Journey to Cancer

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by K. Joy Williams

I woke him up out of his sleep with a right hook to the jaw. My body was shaking from head to toe with rage. I wanted to kill him, smash him, destroy everything about him. All I could think about was the incredible amount of time I had wasted being married to him. We both lept from the bed at the same time. He was rubbing his jaw and trying to wake up while I was hissing at him. I had found the proof I was looking for; proof of his infidelity.

One week prior I walked in on him sitting in front of the computer punching out a love letter to someone other than me. The kicker? He was at my place of employment. I was devastated, stunned and in shock. He swore he had not slept with her. I did not believe him for a second. Who takes time to write a letter filled with intimate thoughts when they peck at the keys with two fingers? Someone who has quite a bit invested in someone else is my answer to that question.

I told him I was going to find out. I told him that when I found proof we were done. I told him that I was serious and not about to change my mind. I reminded him of all the years I spent begging and pleading with him to attend marriage counseling. I assured him that I was sure beyond a shadow of a doubt that I was going to leave his ass and move forward with my life.

In the back of my mind a tiny voice whispered a reminder that I would also need to divulge my own infidelity of years past when we were separated but still married. I knew I had to do it but I wasn’t going to let him off the hook so easy. In my mind the crime was the same but the circumstances made all of the difference. The voice reminded me that regardless of the circumstances we were both too deeply entrenched in the church culture to just walk away without a second glance.

Deep down I was relieved. I was so incredibly exhausted from living a life that was not my own. I was perpetually wasted from the energy it took to maintain the status quo. I was sick to death of being gay and doing everything I could to live straight and failing miserably. Within my heart I began to write a song of freedom and escape from captivity. I knew that the journey would be long and difficult but I did not care. I could finally, finally, finally be true to myself.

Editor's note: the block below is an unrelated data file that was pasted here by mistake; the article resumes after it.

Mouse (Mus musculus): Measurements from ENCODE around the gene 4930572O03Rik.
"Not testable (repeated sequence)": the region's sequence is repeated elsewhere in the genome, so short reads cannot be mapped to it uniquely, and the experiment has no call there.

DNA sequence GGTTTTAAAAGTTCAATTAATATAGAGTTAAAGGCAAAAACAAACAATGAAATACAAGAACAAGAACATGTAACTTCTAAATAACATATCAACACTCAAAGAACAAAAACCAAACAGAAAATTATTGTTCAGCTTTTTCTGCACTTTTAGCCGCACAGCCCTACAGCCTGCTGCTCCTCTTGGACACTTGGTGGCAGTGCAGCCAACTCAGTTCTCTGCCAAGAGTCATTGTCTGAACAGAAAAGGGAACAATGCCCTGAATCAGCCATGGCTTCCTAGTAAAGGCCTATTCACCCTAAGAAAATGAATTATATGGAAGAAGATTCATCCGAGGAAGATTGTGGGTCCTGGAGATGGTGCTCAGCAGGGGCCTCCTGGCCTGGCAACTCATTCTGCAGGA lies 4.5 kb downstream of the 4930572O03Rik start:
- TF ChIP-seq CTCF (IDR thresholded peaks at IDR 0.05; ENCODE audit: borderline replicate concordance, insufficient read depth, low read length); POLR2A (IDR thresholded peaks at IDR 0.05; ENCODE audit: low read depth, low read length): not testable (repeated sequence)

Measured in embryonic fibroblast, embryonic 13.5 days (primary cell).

I thought it would be easy you know? Separation, divorce, healing, coming out, freedom. What I did not take into account was Gods overt interest in the unfolding of each and every event and the incredible path of character development and personal integrity the journey would demand. My husband and I began this journey six years ago. It was not what I wanted, but it was everything I needed. Our six children were forever transformed and nothing was ever the same.

The journey is told through snapshots of explanation meant to describe context and journal entries that were written along the way. The entries are sometimes raw and explicit. The language I use is meant to convey the truth of what was in my mind and my heart during the journey. The story is real and so is the pain; I did not endeavor to protect the beliefs and values of anyone. When I began to write it was to simply share with others what was happening with Terry. As the journey lengthened every place of fear, confusion, anger, hopelessness, helplessness and pain began to burst through the surface.

Our journey was not for the faint of heart. The journal entries challenged many Christian focused perspectives and beliefs. I wrote as a means of decompressing the God awful pressure that continued to build. I wrote so that I could find the space to function again. I wrote to relieve the constant rage that had become my new companion. I wrote to save myself.

I am not a saint. I make no claim to perfect spiritual discipline. I am simply a woman who held her world together through strength of personality and determination until a terminal diagnosis of cancer swept away what I thought was an unmovable foundation. The ensuing journey forced me to re-evaluate what I thought was important in life. It caused me to re-imagine life and to face all the fears I had buried for years.